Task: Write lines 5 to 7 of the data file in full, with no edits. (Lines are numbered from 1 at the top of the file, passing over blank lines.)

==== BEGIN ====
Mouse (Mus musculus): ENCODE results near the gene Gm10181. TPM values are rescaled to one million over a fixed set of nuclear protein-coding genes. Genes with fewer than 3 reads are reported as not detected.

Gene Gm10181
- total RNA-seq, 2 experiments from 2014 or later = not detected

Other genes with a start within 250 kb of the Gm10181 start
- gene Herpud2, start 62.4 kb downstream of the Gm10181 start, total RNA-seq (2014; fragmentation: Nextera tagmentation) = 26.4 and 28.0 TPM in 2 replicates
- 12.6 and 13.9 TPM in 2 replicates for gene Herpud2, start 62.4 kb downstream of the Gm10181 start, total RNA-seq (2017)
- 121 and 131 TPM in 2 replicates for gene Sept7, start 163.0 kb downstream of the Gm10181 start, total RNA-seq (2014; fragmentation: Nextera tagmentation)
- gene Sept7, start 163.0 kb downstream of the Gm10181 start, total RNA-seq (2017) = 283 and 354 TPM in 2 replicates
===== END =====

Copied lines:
- gene Herpud2, start 62.4 kb downstream of the Gm10181 start, total RNA-seq (2014; fragmentation: Nextera tagmentation) = 26.4 and 28.0 TPM in 2 replicates
- 12.6 and 13.9 TPM in 2 replicates for gene Herpud2, start 62.4 kb downstream of the Gm10181 start, total RNA-seq (2017)
- 121 and 131 TPM in 2 replicates for gene Sept7, start 163.0 kb downstream of the Gm10181 start, total RNA-seq (2014; fragmentation: Nextera tagmentation)